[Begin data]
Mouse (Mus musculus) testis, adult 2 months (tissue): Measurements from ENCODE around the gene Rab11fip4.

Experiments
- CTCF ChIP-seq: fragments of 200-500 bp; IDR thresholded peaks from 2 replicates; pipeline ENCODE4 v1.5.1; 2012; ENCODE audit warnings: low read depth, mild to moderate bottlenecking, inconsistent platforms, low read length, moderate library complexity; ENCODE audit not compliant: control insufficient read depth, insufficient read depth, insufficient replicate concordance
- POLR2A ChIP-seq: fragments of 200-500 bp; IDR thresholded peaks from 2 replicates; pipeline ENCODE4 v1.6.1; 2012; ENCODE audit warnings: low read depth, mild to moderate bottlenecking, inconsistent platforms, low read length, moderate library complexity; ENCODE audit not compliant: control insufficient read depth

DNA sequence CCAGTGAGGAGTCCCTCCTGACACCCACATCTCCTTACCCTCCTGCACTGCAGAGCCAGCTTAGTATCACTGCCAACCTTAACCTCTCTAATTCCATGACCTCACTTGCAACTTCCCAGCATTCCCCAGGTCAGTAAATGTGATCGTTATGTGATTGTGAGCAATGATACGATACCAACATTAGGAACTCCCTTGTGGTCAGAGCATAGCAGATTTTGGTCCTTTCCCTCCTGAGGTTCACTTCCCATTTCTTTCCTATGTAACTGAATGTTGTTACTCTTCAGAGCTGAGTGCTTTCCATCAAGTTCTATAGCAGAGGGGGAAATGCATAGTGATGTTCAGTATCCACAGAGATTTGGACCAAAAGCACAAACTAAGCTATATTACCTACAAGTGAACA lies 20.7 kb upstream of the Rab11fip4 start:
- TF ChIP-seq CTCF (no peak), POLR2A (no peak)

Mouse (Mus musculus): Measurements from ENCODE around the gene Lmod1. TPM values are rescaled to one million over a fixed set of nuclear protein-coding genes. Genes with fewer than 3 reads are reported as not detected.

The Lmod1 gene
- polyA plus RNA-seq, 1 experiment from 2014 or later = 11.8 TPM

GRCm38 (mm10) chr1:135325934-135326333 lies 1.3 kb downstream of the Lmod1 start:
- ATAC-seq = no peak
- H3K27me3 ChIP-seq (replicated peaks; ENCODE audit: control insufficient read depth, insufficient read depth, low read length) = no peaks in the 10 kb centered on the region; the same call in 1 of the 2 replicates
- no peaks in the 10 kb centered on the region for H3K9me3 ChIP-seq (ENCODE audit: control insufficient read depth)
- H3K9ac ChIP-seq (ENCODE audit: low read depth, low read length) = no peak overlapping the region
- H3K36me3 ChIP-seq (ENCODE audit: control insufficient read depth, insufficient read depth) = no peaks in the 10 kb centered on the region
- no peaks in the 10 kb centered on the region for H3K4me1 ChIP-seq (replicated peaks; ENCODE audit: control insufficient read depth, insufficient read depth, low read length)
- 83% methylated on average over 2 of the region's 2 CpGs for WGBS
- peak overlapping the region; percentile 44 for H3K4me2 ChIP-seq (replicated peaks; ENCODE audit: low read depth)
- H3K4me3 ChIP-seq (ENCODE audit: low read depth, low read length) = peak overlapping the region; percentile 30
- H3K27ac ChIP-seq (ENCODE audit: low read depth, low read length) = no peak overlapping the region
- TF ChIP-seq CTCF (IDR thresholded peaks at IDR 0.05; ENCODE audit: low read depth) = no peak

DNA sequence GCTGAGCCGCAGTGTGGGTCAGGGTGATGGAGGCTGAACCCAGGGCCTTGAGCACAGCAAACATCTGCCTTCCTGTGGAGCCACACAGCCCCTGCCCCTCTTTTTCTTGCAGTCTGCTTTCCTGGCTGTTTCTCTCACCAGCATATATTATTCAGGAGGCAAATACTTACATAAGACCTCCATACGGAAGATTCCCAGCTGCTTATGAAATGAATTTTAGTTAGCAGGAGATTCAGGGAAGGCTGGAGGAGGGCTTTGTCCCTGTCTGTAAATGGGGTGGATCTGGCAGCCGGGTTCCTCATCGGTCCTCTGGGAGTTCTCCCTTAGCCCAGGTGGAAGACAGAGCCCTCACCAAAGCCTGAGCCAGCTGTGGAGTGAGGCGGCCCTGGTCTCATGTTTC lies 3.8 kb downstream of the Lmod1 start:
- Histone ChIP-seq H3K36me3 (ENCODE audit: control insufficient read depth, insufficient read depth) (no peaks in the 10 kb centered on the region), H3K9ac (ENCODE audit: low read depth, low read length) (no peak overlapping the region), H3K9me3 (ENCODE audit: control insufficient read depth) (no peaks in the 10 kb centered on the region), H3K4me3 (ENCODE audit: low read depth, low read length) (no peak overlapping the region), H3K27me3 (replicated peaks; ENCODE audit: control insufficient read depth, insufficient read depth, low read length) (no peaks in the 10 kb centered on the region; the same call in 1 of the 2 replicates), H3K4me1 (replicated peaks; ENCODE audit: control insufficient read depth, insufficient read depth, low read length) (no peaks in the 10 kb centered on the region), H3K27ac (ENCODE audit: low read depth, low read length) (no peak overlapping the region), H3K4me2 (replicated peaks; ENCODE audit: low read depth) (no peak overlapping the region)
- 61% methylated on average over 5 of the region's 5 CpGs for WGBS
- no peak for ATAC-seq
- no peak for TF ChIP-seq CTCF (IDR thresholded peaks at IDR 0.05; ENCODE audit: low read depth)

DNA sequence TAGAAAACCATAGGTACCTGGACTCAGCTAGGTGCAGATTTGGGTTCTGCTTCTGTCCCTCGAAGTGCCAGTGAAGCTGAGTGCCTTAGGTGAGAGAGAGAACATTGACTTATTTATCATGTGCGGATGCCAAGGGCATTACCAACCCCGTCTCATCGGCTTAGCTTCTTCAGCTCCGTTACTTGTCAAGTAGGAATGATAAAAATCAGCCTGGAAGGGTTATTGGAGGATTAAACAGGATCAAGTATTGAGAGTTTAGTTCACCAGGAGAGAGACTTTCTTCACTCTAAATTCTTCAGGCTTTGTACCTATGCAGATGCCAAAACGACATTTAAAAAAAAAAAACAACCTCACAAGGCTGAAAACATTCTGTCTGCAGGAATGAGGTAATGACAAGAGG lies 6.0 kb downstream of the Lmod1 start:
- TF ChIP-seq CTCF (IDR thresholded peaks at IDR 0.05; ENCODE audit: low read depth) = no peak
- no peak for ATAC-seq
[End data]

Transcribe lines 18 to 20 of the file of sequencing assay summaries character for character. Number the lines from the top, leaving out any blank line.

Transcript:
- peak overlapping the region; percentile 44 for H3K4me2 ChIP-seq (replicated peaks; ENCODE audit: low read depth)
- H3K4me3 ChIP-seq (ENCODE audit: low read depth, low read length) = peak overlapping the region; percentile 30
- H3K27ac ChIP-seq (ENCODE audit: low read depth, low read length) = no peak overlapping the region